Indoor growing 'allows less disease-resistant varieties to thrive'

The international marketing magazine for fresh produce buyers in Europe
Fred Searle

BY FRED SEARLE

Indoor growing 'allows less disease-resistant varieties to thrive'

Urban farms could enable commercial production of salad varieties not selected by plant breeder Rijk Zwaan in past crop trials

Indoor growing 'allows less disease-resistant varieties to thrive'

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Indoor growing with LEDs may allow salad breeders to bring back high-performing varieties that were not selected for commercial production after past crop trials, a city farming expert has claimed.

Indoor growing facilities have the potential to allow Dutch plant breeder Rijk Zwaan to reinstate certain salad varieties and boost product quality and consistency, said Philips’ programme manager for city farming, Roel Janssen.

“Growing in indoor climate cells means there are no pests, no weather changes, no bugs,” he said. “Everything that was developed by Rijk Zwaan in previous years, but maybe didn’t have enough disease resistance, can potentially be used indoors because here we don’t have disease. We can get better taste, better colouration, faster growth.”

Rijk Zwaan said they had only just begun to screen old varieties, with no varieties yet selected for commercial growing. But Philips has a programme with the plant breeder to screen different varieties to find out which are best for indoor growing and which LED light spectrum they respond to best.

While Janssen accepts that indoor growing will never fully replace traditional salad production outdoors or in polytunnels, he sees big potential for vertical growing in fresh-cut pre-packed salads.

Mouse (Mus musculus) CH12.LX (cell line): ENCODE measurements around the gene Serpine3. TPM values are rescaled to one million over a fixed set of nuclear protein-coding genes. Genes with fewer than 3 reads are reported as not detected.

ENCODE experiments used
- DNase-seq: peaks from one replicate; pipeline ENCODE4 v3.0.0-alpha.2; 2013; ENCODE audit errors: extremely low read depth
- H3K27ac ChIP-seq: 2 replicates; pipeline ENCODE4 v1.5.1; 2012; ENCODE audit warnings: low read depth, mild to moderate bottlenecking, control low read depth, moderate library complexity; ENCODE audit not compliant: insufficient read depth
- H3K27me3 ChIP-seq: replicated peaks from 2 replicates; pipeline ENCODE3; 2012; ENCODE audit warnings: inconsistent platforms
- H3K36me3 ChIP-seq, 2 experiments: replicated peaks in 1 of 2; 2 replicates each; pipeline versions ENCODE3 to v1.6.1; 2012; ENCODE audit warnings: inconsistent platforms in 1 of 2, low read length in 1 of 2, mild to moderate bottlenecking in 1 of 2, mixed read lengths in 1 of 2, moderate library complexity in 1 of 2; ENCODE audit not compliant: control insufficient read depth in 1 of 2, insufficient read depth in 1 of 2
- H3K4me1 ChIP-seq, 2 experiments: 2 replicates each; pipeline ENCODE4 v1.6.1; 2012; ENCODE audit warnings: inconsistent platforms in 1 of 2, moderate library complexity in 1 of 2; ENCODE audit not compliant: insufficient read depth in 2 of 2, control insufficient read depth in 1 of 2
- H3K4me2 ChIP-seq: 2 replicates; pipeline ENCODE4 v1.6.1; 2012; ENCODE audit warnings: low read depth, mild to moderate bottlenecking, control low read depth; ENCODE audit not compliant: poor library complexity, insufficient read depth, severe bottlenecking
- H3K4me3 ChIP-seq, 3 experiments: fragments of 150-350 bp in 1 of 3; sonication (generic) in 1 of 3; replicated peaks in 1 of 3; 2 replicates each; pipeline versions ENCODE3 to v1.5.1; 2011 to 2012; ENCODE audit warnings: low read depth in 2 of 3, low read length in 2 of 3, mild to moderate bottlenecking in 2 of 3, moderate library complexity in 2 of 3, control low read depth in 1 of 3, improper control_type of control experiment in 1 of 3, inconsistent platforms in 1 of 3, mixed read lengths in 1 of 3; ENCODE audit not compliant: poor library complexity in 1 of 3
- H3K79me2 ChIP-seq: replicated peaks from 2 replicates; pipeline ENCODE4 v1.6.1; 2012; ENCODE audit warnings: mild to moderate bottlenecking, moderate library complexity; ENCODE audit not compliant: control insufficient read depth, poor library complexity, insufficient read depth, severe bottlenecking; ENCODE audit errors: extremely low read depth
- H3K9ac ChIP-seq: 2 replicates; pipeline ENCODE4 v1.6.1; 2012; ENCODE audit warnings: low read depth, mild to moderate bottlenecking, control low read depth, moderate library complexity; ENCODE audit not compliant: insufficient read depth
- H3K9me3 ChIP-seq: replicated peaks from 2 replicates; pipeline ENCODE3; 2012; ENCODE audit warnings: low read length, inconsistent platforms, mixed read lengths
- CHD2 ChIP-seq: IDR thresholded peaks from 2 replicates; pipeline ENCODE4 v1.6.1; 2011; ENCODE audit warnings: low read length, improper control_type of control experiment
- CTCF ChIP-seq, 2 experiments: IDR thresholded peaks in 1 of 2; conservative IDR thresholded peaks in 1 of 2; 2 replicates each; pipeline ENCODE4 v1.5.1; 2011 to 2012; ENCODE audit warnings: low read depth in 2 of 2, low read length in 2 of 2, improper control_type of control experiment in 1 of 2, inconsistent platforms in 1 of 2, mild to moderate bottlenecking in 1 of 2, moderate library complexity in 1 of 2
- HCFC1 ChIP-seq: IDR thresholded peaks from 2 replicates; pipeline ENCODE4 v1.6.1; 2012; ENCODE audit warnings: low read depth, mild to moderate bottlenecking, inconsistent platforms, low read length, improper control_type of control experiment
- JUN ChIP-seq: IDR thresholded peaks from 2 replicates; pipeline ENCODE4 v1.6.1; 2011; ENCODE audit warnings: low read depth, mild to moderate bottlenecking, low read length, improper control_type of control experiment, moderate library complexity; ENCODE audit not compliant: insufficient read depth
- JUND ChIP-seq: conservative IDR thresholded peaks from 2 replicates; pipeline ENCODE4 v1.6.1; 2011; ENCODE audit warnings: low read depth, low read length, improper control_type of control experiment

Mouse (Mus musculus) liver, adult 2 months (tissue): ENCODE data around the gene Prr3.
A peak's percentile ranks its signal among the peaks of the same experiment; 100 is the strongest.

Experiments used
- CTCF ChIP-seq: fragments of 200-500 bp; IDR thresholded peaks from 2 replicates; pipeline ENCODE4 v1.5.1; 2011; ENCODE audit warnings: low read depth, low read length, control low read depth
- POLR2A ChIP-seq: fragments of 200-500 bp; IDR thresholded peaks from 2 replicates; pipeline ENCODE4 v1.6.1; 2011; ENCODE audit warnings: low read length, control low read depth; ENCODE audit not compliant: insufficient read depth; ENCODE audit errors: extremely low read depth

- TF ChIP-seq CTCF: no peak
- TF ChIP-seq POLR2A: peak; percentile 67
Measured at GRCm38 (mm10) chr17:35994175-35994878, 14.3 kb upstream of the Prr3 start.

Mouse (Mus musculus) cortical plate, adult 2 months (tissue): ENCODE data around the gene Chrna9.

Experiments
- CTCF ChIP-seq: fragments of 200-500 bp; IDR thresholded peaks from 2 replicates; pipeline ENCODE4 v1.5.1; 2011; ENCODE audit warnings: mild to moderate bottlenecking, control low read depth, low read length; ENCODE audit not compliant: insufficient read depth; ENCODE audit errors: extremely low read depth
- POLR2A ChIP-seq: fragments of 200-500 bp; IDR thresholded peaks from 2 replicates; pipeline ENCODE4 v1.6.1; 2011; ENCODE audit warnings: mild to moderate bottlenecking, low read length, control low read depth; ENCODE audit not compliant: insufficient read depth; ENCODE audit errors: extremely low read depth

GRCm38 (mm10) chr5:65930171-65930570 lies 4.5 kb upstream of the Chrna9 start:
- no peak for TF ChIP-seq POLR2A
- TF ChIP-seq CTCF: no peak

“Indoor growing is the future for growing processed produce like fresh-cut pre-packed salads because you can grow bug-free and with stable nitrates,” he said. “You can predict shelf life, texture and quality because you always get the same product.”

In wholehead lettuce, Janssen believes opportunities are more limited since consumers are already used to wash the product before eating it. “In Europe we could produce a full head of lettuce that you don’t need to wash anymore,” he said, “but people are used to washing it anyway so the added value would probably be limited.”

He added: “There is already a market [for wholehead lettuce that you don’t have to wash] in North America and Asia Pacific, but in countries with really high horticultural standards, like the UK, Netherlands and Scandinavia, I don’t think we would easily replace a greenhouse.”

Produce from indoor farms is typically twice the price, costing around the same as organic produce, however prices could come down in future as LEDs become cheaper and more efficient, and higher-yielding varieties are developed.

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